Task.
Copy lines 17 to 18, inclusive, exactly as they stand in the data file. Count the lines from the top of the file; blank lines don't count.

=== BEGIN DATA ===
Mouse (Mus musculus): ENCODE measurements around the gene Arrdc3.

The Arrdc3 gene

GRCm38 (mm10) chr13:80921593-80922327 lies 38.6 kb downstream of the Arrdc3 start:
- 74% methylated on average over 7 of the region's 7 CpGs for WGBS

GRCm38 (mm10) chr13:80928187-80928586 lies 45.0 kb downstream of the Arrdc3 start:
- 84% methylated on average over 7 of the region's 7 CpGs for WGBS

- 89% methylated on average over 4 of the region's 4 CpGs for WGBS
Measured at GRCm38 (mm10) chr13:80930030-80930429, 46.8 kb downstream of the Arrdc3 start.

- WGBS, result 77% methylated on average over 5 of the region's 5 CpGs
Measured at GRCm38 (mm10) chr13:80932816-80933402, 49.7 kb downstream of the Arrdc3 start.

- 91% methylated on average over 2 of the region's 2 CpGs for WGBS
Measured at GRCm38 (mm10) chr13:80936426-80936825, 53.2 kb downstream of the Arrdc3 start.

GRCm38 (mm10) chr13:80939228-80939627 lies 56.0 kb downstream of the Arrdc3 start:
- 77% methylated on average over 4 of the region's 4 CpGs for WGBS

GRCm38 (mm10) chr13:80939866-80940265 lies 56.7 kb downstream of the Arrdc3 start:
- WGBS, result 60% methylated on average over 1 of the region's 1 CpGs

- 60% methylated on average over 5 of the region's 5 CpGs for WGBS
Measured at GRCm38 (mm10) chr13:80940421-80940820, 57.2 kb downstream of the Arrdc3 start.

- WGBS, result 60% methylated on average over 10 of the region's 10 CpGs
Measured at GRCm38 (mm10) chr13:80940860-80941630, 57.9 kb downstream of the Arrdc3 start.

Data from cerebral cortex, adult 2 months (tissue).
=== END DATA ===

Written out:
- 60% methylated on average over 5 of the region's 5 CpGs for WGBS
Measured at GRCm38 (mm10) chr13:80940421-80940820, 57.2 kb downstream of the Arrdc3 start.